Perhaps you've seen the f1gur471v3ly 5p34k1ng passage? If not, I'll reproduce most of it here. (I'll gladly provide a link to the original author, but have been unable to find any kind of reference.)
53RV35 7O PR0V3
H0W 0UR M1ND5 C4N
D0 4M4Z1NG 7H1NG5!
1N 7H3 B3G1NN1NG
17 WA5 H4RD BU7
N0W, 0N 7H15 LIN3,
Y0UR M1ND 1S
7H1NK1NG 4B0U7 17
This reminded me of the similar aoccdrnig to rscheearch text. And as someone who struggled for years with the mechanics of reading -- finally becoming confident sometime after college -- these paragraphs fascinate me. What's going on?
First, I believe much of 1337 speak boils down font recognition. Reading becomes easier the more familiar you become with translating 1s to ls and 3s to Es. There are plenty of fonts that confuse me because the Js and Ts are almost identical. Old English scripts are terrible!
Second, context is key. Much like trying to decipher my handwriting five minutes after scribbling something down, my notes are only legible by considering the content around each word blob. In fact, in college, I created my own shorthand code for notes because it was easier for me to read than my chicken scratch. We use the words we're reading to figure out the meaning of a passage. This is how we grow our vocabulary naturally by reading rather than memorizing a dictionary.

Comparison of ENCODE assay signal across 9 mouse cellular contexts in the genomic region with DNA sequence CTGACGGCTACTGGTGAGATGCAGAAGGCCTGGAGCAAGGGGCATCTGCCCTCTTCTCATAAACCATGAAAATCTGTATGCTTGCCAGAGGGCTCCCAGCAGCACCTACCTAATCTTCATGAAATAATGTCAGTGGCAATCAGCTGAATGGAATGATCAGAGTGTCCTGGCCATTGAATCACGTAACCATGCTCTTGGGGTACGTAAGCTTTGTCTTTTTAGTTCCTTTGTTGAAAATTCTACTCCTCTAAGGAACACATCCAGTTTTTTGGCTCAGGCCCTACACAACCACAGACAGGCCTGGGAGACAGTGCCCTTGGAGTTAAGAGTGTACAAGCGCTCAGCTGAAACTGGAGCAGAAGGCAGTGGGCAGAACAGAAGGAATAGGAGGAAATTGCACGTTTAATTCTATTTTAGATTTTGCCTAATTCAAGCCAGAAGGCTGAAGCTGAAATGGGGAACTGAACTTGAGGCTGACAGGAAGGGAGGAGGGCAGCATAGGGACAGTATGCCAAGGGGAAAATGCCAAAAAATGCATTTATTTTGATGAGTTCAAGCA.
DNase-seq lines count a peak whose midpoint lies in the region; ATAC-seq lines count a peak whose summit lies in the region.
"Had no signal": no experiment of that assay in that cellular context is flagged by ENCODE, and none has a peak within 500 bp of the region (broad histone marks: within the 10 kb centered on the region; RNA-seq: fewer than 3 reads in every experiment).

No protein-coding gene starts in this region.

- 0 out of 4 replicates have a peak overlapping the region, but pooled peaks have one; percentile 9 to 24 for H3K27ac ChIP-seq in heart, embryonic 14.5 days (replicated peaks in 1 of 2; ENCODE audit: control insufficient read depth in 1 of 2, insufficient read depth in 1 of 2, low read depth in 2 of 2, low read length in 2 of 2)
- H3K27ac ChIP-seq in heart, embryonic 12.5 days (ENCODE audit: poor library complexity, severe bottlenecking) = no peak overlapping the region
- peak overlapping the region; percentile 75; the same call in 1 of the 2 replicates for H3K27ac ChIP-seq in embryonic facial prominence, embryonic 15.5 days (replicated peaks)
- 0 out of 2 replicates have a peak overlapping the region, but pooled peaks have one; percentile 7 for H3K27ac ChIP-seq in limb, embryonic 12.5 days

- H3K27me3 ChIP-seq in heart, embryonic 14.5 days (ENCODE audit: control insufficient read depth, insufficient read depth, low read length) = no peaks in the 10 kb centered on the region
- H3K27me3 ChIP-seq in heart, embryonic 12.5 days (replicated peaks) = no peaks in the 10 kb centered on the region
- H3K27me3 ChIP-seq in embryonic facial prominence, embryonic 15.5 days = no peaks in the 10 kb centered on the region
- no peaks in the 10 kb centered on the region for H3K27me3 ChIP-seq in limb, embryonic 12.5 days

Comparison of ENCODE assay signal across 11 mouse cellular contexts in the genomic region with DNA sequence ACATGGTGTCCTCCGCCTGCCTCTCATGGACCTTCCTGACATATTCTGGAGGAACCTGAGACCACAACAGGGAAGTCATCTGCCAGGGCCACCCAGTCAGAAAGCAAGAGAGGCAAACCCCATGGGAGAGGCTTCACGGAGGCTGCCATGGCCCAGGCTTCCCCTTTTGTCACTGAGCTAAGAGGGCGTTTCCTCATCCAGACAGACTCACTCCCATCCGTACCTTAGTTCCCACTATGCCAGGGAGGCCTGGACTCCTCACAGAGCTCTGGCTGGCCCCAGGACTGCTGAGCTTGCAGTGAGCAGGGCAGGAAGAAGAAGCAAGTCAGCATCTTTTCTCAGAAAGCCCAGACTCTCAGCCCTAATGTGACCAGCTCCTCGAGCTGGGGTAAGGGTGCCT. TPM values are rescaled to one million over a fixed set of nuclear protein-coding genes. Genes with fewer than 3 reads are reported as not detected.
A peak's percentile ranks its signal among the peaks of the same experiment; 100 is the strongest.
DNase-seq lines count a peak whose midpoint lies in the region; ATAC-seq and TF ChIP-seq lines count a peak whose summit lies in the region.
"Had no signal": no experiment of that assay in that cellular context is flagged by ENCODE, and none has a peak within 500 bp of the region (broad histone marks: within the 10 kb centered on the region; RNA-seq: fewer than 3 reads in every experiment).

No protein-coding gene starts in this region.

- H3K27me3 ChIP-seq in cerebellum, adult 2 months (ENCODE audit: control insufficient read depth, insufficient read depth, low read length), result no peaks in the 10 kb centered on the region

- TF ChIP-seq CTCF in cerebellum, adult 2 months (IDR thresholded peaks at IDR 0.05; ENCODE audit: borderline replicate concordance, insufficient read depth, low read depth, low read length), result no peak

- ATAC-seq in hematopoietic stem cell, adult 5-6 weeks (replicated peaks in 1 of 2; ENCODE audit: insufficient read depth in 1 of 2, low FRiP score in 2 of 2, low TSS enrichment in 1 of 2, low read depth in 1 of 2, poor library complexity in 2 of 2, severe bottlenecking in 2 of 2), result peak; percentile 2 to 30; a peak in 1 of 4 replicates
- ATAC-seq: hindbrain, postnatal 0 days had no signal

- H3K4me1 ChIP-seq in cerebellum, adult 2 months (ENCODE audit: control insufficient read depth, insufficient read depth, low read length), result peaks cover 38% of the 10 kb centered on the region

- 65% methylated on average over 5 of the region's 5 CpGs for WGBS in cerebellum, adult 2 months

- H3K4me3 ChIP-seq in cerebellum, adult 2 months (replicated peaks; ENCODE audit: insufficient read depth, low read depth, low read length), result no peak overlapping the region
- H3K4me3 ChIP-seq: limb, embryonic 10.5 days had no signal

Third, we predict what's coming next in a sentence. I noticed this just yesterday in church when the pastor read a familiar passage, completely reordering certain words. I frequently do the same thing. This is also one reason why it is so difficult to proofread (especially something you've written). You know what the text is supposed to say, so that's what you read.
These skills enable us to read incredibly quickly, and accurately comprehend the meaning. What blows my mind are the people -- like my mom -- who can read sentences or paragraphs with the ease at which I read words.
There has actually been a ton of research into how we comprehend the words on a page. I took a few minutes to skim through The Science of Word Recognition. ...skimming... yet another incredible feat.
What most impresses you about reading?
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